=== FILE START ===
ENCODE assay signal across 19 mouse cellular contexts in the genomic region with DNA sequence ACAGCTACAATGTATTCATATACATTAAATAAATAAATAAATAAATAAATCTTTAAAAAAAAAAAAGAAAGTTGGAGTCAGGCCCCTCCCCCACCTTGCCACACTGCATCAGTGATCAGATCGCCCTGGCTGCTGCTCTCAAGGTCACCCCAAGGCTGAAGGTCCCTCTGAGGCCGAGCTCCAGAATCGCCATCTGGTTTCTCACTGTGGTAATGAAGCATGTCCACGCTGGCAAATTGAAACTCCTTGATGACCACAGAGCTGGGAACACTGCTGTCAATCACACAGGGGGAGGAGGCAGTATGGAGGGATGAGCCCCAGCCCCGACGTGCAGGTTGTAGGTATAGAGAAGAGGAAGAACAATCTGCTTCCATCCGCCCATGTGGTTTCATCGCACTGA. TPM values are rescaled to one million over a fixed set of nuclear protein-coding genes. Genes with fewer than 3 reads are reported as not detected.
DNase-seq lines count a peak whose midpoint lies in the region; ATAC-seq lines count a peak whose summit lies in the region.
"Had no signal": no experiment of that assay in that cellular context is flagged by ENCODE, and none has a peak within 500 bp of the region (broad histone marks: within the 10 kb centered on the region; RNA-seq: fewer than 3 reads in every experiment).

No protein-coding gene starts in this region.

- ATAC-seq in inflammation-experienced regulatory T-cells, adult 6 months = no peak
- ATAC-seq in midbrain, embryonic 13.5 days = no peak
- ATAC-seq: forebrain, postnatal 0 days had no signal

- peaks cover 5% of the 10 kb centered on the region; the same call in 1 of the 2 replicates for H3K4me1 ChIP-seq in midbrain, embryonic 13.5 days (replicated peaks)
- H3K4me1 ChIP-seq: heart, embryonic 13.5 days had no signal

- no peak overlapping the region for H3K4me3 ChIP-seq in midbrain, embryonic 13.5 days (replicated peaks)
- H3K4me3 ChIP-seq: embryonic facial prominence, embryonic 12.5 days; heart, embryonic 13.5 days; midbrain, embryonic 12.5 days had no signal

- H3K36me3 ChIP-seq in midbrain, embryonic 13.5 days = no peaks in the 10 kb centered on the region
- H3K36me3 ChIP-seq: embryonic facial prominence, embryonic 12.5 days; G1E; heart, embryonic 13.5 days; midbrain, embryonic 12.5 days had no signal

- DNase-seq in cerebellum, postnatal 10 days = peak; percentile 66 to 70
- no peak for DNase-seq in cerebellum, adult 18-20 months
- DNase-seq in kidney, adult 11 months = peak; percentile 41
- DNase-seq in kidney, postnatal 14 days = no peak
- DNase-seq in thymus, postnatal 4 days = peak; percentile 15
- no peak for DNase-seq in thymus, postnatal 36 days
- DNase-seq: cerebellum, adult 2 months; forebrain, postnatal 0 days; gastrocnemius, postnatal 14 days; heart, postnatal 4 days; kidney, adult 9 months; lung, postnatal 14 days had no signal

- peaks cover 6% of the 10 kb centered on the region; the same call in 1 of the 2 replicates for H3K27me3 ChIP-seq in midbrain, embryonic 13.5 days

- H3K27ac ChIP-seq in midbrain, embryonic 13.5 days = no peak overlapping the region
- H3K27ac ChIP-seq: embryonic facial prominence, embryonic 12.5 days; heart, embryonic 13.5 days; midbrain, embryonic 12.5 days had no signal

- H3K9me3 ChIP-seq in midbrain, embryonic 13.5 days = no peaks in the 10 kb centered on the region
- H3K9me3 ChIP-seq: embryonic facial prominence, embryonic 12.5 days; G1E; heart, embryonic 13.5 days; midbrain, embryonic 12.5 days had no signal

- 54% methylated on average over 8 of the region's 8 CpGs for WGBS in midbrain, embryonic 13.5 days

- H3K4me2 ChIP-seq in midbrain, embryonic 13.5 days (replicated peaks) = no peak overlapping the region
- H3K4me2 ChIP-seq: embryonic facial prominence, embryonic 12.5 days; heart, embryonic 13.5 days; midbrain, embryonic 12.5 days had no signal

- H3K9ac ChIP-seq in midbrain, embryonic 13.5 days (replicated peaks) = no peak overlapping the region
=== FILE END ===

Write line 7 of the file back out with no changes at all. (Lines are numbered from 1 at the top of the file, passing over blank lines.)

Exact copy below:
- ATAC-seq: forebrain, postnatal 0 days had no signal